Synod vote is wrong for the Church, says The Bishop of Leicester
The Bishop of Leicester says the General Synod's decision to vote against the introduction of women bishops in the Church of England was a "personal blow".
Bishop Tim Stevens said he had invited members of the diocese to Leicester Cathedral tomorrow to reflect on the decision and "pray for the Church".
Draft legislation was carried through the houses of bishops and clergy but failed at the final hurdle when it did not gain the necessary two-thirds majority among lay members of the General Synod.
In a pastoral letter to his clergy, Bishop Tim said: "It is clear to me that this is a watershed moment in terms of the relationship between the Church of England and the nation.
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"It is also likely to be a watershed in terms of the relationship between the General Synod and the dioceses.
"I know there will be many who find this decision incomprehensible.
"Yet we must respect and seek to understand the reasons why a significant minority of the House of Laity opposed the legislation.
"For myself, after 12 years of discussion in the House of Bishops, this comes as something of a personal blow.
"All of us know that an all-male episcopate cannot be a sustainable position for the Church of England into the future.
"If some proposals for change are the expression of God's will for the Church, then I believe they will prevail. We do not lose our heart in spite of our disappointment."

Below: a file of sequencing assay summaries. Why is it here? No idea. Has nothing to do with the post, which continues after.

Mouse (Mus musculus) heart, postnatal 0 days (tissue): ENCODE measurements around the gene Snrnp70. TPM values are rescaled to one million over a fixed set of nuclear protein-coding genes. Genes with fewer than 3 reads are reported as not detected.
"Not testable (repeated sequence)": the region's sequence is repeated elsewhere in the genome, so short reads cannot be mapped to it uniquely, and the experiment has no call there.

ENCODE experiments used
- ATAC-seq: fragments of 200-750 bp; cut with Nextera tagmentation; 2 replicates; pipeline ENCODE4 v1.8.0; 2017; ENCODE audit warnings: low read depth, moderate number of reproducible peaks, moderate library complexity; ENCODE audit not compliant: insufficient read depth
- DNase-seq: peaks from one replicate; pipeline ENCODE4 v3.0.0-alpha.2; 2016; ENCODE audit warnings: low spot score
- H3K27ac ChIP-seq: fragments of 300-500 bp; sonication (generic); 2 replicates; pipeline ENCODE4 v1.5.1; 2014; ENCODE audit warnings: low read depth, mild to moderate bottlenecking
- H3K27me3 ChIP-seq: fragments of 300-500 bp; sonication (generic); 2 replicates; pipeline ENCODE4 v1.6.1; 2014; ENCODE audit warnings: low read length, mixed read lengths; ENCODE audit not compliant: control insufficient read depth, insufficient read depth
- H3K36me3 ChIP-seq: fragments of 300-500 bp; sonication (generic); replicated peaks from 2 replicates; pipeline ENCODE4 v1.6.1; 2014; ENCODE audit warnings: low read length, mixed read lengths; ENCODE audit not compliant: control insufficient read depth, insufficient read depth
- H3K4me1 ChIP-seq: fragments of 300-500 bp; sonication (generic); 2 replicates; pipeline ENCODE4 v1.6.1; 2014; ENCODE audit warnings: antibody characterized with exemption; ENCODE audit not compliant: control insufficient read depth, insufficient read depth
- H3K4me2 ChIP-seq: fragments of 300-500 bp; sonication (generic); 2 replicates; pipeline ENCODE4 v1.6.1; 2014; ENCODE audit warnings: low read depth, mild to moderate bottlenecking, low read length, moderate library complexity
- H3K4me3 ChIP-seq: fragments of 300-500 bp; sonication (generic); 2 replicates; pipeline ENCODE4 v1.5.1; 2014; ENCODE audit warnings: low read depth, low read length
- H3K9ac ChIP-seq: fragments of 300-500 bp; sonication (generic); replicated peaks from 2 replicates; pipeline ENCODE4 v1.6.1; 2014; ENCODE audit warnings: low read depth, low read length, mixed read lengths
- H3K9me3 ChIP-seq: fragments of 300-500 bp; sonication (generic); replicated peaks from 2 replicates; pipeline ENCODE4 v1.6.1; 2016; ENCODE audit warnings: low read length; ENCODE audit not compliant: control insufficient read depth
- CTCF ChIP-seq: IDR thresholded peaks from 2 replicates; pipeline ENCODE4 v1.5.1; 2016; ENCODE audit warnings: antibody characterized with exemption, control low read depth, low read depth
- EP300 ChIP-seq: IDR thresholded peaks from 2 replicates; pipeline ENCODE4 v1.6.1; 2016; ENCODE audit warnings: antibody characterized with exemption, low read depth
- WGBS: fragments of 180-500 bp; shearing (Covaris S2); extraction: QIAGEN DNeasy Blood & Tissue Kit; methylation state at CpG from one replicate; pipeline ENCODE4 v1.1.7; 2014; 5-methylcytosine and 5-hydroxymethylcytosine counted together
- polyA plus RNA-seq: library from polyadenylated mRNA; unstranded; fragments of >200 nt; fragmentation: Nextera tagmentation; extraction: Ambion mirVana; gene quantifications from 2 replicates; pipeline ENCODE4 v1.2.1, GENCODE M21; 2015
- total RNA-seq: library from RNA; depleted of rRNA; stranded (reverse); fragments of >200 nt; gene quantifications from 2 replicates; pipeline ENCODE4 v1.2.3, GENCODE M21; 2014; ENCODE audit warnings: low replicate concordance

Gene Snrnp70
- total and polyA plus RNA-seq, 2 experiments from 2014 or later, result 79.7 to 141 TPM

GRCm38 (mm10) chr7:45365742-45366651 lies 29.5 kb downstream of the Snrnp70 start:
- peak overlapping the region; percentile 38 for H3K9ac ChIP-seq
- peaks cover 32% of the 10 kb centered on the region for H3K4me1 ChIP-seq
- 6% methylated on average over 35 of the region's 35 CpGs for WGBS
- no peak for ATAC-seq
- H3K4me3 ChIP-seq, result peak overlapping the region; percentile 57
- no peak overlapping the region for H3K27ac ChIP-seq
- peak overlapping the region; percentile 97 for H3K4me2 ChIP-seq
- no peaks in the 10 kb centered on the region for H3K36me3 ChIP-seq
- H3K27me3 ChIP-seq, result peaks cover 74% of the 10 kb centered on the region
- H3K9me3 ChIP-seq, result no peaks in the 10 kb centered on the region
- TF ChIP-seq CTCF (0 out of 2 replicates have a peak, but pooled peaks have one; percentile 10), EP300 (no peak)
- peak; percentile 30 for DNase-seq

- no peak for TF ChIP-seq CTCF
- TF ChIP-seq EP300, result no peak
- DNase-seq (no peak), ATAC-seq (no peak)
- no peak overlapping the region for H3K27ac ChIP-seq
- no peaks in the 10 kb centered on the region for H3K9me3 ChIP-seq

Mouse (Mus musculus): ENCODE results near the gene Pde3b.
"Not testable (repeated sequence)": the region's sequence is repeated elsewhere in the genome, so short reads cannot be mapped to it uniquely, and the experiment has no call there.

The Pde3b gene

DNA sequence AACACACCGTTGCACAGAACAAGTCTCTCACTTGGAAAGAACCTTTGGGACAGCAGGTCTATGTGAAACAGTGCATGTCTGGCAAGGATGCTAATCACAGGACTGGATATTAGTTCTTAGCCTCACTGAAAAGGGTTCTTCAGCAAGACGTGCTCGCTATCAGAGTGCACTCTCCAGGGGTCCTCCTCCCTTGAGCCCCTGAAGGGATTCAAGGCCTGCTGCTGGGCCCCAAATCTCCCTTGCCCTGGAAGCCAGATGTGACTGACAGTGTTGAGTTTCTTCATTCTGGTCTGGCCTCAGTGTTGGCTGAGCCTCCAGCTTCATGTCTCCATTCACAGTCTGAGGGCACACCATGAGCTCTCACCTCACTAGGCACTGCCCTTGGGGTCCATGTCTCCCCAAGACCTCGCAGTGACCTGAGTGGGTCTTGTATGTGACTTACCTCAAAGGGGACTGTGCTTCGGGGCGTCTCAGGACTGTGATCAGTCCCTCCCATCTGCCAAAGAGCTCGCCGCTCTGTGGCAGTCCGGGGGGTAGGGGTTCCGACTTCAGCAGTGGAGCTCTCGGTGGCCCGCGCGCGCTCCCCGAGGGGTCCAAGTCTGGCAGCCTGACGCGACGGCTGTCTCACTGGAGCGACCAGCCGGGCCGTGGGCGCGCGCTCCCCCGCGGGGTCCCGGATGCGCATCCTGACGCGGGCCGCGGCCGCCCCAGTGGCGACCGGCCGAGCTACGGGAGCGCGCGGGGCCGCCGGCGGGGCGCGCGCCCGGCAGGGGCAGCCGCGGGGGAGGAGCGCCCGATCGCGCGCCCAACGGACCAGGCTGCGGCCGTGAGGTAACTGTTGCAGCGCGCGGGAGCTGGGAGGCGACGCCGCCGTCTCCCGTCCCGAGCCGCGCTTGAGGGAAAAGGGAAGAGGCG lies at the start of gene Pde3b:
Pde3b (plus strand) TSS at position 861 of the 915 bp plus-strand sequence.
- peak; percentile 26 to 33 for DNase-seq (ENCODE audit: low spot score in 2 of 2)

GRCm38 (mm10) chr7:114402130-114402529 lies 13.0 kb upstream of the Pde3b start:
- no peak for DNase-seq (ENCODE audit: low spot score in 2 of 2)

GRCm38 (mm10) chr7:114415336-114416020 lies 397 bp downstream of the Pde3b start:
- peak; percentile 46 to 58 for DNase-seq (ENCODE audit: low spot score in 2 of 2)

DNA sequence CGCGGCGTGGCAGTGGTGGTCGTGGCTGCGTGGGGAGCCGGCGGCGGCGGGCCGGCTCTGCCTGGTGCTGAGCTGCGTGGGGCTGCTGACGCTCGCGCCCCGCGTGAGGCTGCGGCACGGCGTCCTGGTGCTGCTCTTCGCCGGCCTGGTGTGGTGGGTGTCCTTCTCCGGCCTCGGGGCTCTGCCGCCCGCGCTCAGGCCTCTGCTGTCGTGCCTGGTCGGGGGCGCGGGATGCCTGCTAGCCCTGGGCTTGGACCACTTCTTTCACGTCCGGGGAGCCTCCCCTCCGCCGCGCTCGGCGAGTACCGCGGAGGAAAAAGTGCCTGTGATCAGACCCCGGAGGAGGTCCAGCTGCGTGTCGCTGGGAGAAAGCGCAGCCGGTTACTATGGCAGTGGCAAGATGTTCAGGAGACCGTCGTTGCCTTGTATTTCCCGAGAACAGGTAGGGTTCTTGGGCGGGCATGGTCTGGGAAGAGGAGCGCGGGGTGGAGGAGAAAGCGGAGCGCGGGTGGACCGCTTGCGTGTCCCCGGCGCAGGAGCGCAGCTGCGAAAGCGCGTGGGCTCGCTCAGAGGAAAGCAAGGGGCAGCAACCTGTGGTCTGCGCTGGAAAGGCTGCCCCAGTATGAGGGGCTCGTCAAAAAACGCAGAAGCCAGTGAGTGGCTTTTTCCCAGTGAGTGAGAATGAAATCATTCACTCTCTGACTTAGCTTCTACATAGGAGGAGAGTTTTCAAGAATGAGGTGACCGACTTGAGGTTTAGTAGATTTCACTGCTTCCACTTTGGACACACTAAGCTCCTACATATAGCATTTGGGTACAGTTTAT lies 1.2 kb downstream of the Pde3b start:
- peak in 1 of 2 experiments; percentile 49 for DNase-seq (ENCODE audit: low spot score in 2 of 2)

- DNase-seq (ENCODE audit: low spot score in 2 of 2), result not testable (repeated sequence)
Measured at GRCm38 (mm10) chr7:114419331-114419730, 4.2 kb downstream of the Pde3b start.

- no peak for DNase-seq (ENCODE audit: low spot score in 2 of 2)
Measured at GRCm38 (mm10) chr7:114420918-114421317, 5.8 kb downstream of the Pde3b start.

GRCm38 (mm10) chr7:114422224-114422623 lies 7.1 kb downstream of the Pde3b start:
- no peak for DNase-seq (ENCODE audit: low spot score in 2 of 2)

On Tuesday, the House of Bishops voted 44 in favour, with three against and two abstentions.
In the House of Clergy, 148 voted in favour and 45 against, with no abstentions.
But in the House of Laity, 74 voted against, compared with 132 in favour, with no abstentions.
Had the measure received final approval, it would have gone before the Parliament, with the first women bishops set to be appointed as early as 2014.
In his letter, which was sent yesterday, Bishop Tim urged Church followers to "take special care of each other at a time when some people will be bearing very personally the pain and disappointment".
He said that the majority of Church of England members wanted to move towards ordaining women as bishops and that the Church "remains faithfully at the service of the people of England without any discrimination whatsoever".
Canon Barry Naylor, the bishop's adviser on urban issues, said the rejection was "so very sad".
"I think my position is that the Church must move in this direction," he said.
"I think that in the eyes of the world it does make us look vaguely ridiculous.
"I think we need to listen to God in the scriptures, in the traditions of the church, but also we have got to listen to God speaking to us today."
The cathedral will be open for reflection tomorrow at 7.30pm.